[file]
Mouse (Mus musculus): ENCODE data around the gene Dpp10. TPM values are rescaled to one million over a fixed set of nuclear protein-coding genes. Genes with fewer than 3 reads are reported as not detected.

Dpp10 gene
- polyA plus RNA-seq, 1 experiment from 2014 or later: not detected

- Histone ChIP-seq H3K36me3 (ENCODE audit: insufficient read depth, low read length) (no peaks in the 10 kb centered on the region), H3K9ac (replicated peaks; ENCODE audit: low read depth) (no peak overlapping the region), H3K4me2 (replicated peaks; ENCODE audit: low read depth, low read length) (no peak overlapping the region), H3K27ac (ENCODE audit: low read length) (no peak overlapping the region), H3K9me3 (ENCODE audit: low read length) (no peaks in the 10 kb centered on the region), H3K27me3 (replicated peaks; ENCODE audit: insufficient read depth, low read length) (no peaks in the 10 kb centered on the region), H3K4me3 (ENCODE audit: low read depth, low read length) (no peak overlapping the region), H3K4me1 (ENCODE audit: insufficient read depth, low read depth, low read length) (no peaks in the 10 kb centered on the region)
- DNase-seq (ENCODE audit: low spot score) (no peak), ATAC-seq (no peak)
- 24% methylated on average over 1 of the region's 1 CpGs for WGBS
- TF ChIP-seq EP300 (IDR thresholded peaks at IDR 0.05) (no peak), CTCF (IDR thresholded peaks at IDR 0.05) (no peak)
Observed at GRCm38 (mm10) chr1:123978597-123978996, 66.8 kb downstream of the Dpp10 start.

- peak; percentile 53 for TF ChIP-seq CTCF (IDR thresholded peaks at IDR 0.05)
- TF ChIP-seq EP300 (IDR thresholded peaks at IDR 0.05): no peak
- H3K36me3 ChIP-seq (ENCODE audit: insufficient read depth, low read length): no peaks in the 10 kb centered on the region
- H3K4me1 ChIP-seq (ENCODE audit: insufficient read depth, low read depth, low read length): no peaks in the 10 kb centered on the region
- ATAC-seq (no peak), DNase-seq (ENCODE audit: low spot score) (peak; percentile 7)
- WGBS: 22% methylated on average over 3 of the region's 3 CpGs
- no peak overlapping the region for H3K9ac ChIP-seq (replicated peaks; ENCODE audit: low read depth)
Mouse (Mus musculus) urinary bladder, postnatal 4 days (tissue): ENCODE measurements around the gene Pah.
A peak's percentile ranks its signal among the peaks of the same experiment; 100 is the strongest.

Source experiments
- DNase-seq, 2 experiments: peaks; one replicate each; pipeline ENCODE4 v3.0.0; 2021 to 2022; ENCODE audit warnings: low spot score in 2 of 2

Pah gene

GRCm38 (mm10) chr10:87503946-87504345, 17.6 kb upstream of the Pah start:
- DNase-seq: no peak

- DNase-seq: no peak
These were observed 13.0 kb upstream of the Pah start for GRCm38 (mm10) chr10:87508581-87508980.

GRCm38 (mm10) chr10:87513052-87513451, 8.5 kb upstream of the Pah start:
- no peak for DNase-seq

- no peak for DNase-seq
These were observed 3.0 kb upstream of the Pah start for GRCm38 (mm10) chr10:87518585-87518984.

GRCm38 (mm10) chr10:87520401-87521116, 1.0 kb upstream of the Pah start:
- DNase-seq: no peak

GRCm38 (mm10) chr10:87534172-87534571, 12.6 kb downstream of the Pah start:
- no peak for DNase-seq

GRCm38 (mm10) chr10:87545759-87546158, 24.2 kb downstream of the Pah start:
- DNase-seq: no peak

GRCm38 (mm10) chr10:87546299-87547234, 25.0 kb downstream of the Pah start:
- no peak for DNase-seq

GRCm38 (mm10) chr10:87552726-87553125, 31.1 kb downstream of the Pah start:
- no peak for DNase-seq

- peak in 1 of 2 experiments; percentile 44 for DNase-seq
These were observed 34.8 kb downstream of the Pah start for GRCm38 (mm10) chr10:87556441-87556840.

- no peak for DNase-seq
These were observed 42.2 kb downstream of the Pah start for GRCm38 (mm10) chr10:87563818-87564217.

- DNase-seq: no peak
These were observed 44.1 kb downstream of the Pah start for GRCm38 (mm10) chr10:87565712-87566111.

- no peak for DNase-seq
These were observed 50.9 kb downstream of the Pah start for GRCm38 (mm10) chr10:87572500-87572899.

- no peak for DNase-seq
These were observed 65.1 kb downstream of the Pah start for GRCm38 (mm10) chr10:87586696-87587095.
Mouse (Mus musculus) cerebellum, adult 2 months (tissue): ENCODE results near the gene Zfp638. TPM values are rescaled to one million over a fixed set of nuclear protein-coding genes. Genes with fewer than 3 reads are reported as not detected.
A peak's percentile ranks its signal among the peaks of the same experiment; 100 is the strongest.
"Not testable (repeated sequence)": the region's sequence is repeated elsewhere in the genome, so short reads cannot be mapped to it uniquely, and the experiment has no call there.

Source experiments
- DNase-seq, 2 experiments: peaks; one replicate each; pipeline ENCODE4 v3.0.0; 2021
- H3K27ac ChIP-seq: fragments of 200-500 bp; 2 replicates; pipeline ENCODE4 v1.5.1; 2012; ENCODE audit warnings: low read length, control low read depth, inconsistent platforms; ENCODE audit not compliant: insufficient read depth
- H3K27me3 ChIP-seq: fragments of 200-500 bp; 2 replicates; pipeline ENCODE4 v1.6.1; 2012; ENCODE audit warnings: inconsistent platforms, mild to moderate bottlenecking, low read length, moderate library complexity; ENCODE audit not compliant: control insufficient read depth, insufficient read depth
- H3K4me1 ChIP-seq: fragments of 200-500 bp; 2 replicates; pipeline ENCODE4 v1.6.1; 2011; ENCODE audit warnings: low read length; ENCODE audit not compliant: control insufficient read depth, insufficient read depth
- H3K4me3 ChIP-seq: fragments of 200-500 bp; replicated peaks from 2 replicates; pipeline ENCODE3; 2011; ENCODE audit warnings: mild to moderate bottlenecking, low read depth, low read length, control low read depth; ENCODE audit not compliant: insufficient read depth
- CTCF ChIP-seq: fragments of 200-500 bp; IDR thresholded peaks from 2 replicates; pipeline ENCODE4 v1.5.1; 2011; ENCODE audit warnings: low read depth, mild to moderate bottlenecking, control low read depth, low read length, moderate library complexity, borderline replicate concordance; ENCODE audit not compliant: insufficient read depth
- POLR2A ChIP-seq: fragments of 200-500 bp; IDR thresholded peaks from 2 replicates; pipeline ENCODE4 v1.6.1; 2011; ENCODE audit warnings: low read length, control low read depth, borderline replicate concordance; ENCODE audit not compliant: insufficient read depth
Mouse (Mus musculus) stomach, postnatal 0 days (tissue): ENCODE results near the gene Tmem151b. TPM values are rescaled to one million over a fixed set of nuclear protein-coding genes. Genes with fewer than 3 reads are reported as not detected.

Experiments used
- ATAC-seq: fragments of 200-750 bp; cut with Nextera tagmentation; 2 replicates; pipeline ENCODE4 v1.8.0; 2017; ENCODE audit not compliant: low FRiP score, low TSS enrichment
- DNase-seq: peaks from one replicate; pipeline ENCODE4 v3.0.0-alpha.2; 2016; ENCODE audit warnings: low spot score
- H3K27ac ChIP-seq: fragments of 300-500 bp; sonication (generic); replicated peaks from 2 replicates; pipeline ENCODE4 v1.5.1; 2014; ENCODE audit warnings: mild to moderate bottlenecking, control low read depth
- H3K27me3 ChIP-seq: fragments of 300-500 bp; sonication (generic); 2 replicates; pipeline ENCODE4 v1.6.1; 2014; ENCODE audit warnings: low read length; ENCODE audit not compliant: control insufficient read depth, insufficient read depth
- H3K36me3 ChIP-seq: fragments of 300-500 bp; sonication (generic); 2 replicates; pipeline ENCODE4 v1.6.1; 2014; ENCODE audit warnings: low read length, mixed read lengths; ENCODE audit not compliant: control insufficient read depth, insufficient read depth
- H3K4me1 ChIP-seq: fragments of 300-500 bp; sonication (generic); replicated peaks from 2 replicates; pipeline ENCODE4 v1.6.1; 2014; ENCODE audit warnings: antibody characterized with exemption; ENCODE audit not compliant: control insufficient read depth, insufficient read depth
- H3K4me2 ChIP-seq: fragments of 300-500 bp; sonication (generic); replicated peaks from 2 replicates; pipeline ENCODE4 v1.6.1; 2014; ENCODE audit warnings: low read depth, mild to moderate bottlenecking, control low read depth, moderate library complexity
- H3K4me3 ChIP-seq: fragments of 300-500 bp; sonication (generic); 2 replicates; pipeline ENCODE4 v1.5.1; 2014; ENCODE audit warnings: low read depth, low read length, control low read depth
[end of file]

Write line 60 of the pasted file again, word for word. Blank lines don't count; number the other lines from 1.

Mouse (Mus musculus) stomach, postnatal 0 days (tissue): ENCODE results near the gene Tmem151b. TPM values are rescaled to one million over a fixed set of nuclear protein-coding genes. Genes with fewer than 3 reads are reported as not detected.